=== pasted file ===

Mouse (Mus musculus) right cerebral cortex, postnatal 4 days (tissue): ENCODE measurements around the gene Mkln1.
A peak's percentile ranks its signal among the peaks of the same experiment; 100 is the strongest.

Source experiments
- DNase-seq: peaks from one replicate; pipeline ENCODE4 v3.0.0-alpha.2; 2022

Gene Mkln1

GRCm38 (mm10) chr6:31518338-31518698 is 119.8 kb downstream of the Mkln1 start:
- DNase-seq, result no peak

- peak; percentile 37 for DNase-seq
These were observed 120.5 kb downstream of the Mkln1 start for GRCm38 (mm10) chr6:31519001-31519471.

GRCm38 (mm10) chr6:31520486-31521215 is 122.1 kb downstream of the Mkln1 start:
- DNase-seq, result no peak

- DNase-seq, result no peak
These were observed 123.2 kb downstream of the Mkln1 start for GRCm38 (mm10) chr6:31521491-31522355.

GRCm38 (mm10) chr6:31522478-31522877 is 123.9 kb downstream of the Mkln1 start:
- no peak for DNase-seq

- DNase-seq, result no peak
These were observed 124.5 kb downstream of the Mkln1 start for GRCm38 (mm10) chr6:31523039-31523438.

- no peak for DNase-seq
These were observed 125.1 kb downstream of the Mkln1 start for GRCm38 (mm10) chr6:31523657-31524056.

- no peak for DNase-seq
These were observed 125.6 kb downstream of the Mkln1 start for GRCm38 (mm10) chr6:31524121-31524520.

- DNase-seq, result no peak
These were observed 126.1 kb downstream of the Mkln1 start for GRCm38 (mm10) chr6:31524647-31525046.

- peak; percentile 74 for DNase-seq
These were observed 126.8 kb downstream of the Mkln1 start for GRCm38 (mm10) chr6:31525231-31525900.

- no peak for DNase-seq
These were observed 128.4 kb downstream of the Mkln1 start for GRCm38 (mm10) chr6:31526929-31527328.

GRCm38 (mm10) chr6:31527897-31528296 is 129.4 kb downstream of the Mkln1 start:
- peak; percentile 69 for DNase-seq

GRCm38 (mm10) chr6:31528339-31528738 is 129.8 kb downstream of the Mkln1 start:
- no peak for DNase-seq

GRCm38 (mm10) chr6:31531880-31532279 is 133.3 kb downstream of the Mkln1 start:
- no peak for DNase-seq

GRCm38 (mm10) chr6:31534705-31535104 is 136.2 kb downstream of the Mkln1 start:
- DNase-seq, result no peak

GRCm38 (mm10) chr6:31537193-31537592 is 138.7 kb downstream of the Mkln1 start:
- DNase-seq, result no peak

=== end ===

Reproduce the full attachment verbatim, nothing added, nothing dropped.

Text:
Mouse (Mus musculus) right cerebral cortex, postnatal 4 days (tissue): ENCODE measurements around the gene Mkln1.
A peak's percentile ranks its signal among the peaks of the same experiment; 100 is the strongest.

Source experiments
- DNase-seq: peaks from one replicate; pipeline ENCODE4 v3.0.0-alpha.2; 2022

Gene Mkln1

GRCm38 (mm10) chr6:31518338-31518698 is 119.8 kb downstream of the Mkln1 start:
- DNase-seq, result no peak

- peak; percentile 37 for DNase-seq
These were observed 120.5 kb downstream of the Mkln1 start for GRCm38 (mm10) chr6:31519001-31519471.

GRCm38 (mm10) chr6:31520486-31521215 is 122.1 kb downstream of the Mkln1 start:
- DNase-seq, result no peak

- DNase-seq, result no peak
These were observed 123.2 kb downstream of the Mkln1 start for GRCm38 (mm10) chr6:31521491-31522355.

GRCm38 (mm10) chr6:31522478-31522877 is 123.9 kb downstream of the Mkln1 start:
- no peak for DNase-seq

- DNase-seq, result no peak
These were observed 124.5 kb downstream of the Mkln1 start for GRCm38 (mm10) chr6:31523039-31523438.

- no peak for DNase-seq
These were observed 125.1 kb downstream of the Mkln1 start for GRCm38 (mm10) chr6:31523657-31524056.

- no peak for DNase-seq
These were observed 125.6 kb downstream of the Mkln1 start for GRCm38 (mm10) chr6:31524121-31524520.

- DNase-seq, result no peak
These were observed 126.1 kb downstream of the Mkln1 start for GRCm38 (mm10) chr6:31524647-31525046.

- peak; percentile 74 for DNase-seq
These were observed 126.8 kb downstream of the Mkln1 start for GRCm38 (mm10) chr6:31525231-31525900.

- no peak for DNase-seq
These were observed 128.4 kb downstream of the Mkln1 start for GRCm38 (mm10) chr6:31526929-31527328.

GRCm38 (mm10) chr6:31527897-31528296 is 129.4 kb downstream of the Mkln1 start:
- peak; percentile 69 for DNase-seq

GRCm38 (mm10) chr6:31528339-31528738 is 129.8 kb downstream of the Mkln1 start:
- no peak for DNase-seq

GRCm38 (mm10) chr6:31531880-31532279 is 133.3 kb downstream of the Mkln1 start:
- no peak for DNase-seq

GRCm38 (mm10) chr6:31534705-31535104 is 136.2 kb downstream of the Mkln1 start:
- DNase-seq, result no peak

GRCm38 (mm10) chr6:31537193-31537592 is 138.7 kb downstream of the Mkln1 start:
- DNase-seq, result no peak